the problem stems from people using trademarks that have become synonymous with some field of expertise. ie like, 'Mysql Development' mysql wouldnt go try to suppress people because they used mysql in phrases, but, you get the idea. what you are doing is irrelevant to company's business (even furthers it), doesnt cost them anything and whatnot. but some companies, like apple etc, try to suppress people, and lay claim to mere words. even if you are a grocery store selling apples.

Re:no (1)

pnewhook (788591) | about 4 years ago | (#31596742)

the problem stems from people using trademarks that have become synonymous with some field of expertise

But that's no different than saying say 'pass me a Kleenex' instead of 'pass me a tissue'. The brand has become so synonymous with the object that people treat them one and the same.

Most companies would kill to get that kind of brand recognition and free advertising.

Re:no (1)

unity100 (970058) | about 4 years ago | (#31596864)

yea, but some companies suppress that.

Re:no (2, Informative)

Jaydee23 (1741316) | about 4 years ago | (#31597578)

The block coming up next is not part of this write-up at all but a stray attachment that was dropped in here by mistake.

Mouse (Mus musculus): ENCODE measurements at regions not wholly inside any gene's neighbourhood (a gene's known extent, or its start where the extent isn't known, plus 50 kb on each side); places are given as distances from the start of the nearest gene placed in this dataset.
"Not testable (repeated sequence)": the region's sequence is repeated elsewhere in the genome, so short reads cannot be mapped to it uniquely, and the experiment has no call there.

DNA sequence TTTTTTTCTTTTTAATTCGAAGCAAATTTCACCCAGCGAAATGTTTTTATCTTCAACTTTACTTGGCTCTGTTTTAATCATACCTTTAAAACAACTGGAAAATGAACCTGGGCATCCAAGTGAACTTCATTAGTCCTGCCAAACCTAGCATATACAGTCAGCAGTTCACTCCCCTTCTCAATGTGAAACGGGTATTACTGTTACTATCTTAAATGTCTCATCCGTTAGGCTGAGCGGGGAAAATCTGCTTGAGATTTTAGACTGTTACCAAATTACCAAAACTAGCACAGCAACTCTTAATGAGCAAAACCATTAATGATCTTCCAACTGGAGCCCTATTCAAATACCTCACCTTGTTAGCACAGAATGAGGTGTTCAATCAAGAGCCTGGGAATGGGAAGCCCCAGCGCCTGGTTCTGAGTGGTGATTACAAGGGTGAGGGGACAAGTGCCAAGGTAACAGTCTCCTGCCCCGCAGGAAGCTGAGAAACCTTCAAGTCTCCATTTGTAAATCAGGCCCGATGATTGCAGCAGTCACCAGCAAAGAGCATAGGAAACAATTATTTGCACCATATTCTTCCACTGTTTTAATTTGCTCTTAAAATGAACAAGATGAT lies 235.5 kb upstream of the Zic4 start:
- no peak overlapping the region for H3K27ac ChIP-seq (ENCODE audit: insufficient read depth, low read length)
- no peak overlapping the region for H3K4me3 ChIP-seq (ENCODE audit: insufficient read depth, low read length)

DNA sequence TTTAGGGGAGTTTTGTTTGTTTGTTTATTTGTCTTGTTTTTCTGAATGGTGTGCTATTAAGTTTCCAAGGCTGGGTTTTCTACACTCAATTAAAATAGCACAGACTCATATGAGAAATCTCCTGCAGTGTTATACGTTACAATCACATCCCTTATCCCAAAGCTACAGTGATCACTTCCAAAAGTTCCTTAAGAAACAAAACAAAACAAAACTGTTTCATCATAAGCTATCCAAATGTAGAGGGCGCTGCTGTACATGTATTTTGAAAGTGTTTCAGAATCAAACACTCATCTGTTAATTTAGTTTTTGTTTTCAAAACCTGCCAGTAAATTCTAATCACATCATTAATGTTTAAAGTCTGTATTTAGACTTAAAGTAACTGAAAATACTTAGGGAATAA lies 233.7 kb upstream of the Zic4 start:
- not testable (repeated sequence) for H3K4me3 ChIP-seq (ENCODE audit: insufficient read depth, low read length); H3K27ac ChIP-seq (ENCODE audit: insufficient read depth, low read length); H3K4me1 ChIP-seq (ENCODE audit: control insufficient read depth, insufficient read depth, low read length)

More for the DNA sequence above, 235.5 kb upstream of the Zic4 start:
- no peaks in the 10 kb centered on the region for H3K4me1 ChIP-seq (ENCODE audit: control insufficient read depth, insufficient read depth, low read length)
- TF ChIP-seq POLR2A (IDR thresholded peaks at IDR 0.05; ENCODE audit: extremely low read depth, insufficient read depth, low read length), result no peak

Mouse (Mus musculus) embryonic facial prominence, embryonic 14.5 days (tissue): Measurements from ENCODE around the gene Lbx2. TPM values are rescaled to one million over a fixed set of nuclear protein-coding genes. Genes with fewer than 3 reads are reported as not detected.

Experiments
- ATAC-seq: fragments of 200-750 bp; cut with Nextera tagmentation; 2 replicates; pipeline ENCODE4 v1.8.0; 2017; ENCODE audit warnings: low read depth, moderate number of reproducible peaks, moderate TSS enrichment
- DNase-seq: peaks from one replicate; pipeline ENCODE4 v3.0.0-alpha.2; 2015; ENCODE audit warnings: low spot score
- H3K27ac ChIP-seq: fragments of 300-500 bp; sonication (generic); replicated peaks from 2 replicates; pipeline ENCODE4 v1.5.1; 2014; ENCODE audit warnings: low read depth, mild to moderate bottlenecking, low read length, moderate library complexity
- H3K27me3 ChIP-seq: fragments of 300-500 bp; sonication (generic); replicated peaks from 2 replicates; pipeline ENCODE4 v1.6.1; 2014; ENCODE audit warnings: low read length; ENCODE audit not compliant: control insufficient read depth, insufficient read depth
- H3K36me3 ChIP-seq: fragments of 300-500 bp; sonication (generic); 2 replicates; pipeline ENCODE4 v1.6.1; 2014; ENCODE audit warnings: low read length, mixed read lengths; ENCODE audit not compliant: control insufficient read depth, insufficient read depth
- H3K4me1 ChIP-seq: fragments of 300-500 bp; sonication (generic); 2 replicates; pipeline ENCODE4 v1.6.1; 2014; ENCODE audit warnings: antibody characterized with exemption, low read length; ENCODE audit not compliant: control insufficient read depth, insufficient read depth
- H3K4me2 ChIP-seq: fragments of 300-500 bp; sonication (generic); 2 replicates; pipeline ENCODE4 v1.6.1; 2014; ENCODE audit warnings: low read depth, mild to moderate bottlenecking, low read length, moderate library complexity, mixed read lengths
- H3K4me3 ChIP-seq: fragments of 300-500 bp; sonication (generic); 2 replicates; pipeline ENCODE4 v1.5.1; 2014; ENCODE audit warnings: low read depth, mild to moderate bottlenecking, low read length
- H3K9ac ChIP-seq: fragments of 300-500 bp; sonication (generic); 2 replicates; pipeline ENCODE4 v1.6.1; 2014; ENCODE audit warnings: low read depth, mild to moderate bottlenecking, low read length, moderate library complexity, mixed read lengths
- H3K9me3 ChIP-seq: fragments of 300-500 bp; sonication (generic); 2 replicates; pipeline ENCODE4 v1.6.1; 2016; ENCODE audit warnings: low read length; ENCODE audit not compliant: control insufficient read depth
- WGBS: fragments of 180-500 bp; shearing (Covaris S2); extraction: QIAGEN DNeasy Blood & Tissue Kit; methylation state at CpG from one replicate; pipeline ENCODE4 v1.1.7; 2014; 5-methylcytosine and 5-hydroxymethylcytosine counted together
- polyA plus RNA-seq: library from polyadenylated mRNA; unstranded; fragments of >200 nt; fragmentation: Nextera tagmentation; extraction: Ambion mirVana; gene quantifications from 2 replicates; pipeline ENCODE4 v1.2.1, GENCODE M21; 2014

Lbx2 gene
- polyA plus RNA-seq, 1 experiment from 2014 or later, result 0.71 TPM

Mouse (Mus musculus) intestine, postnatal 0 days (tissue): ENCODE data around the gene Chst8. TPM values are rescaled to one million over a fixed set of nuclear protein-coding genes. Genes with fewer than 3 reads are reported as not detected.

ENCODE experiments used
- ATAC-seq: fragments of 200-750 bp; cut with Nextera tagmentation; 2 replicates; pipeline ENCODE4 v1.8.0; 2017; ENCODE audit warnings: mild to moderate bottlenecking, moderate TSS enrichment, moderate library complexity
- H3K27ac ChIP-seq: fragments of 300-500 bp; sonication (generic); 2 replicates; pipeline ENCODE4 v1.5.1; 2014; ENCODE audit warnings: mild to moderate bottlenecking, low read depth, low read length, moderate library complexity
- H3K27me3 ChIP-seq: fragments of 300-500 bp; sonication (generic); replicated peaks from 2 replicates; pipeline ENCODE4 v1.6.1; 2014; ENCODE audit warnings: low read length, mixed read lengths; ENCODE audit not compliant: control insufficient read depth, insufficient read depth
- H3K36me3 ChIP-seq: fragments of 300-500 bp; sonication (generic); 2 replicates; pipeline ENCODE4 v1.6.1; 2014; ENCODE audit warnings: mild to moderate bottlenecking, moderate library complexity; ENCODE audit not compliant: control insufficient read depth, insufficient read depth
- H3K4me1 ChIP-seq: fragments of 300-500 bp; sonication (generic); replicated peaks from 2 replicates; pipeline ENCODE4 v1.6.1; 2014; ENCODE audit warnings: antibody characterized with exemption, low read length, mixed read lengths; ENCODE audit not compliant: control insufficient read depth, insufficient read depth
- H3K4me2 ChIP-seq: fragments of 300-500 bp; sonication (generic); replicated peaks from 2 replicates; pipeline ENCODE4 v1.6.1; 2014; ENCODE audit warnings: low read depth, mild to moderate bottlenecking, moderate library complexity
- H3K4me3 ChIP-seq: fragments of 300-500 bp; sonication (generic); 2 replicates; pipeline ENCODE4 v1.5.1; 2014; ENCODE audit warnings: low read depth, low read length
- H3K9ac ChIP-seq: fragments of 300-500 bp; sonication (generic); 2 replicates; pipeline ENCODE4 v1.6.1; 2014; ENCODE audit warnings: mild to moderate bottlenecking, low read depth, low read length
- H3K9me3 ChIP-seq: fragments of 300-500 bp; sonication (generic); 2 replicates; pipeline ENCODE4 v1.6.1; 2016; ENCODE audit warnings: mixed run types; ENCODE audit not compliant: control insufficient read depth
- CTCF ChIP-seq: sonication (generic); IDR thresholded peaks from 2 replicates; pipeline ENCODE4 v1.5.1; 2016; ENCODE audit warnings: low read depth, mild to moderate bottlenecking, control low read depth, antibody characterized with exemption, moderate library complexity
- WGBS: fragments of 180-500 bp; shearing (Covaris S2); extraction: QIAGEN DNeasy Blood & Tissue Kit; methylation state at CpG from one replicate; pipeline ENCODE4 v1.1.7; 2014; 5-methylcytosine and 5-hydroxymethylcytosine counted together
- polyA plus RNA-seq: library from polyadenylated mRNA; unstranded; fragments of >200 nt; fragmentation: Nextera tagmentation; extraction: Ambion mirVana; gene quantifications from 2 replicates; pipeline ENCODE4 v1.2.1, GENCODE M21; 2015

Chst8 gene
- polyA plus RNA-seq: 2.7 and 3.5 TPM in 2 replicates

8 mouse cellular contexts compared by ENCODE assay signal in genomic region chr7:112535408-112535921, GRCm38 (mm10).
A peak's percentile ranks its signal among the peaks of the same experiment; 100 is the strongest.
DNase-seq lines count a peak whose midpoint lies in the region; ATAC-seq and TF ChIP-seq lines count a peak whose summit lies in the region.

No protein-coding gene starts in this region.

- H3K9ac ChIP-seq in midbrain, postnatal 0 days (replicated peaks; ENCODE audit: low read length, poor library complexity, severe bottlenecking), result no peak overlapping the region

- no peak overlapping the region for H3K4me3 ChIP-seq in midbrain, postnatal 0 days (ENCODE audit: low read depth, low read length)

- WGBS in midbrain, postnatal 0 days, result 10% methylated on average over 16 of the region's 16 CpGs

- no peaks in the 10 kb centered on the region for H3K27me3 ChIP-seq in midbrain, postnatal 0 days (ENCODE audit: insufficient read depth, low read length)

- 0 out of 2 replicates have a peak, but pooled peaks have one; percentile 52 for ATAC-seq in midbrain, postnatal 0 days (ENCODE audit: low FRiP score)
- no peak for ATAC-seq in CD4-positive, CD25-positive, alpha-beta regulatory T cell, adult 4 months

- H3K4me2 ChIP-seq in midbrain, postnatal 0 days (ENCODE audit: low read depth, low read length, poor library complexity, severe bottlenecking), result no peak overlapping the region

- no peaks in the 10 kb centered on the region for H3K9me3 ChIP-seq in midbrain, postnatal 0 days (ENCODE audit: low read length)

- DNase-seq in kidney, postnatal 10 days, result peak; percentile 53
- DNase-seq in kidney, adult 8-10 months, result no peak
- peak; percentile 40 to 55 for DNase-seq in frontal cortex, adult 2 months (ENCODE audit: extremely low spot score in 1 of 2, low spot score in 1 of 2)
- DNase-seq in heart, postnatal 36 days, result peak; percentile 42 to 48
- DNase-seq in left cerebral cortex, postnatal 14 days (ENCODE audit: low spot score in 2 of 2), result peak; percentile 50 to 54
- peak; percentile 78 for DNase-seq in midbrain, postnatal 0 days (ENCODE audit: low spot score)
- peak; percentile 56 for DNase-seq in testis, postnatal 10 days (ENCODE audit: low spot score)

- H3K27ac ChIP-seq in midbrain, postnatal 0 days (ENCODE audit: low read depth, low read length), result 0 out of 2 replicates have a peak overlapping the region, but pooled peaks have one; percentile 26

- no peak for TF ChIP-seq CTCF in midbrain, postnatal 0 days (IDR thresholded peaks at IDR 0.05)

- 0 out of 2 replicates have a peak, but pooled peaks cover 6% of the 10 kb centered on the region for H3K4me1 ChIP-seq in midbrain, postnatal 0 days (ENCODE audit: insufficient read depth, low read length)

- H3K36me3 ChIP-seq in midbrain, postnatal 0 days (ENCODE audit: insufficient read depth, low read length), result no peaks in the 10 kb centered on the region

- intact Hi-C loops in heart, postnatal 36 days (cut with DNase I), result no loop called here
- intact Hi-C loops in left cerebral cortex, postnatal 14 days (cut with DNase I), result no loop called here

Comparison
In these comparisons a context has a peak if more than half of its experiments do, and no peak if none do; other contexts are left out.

Companies have to act to protect their trademarks or they may lose them, it is known as genericization. Ironically, Google has this problem with people using the term "Googling"

http://inventors.about.com/b/2006/01/29/when-a-brand-name-becomes-generic-genericized-trademarks.htm [about.com]

"The word Kleenex is now commonly used to describe any soft facial tissue. However, Kleenex is the trademarked name of the soft facial tissue manufactured and sold by the Kimberly-Clark Corporation."

Re:no (1)

unity100 (970058) | about 4 years ago | (#31597884)

well, then its better to do away with trademarks and patents. for, doing otherwise, awarding ownership of words and phrases to private companies and individuals would be BEYOND stupid.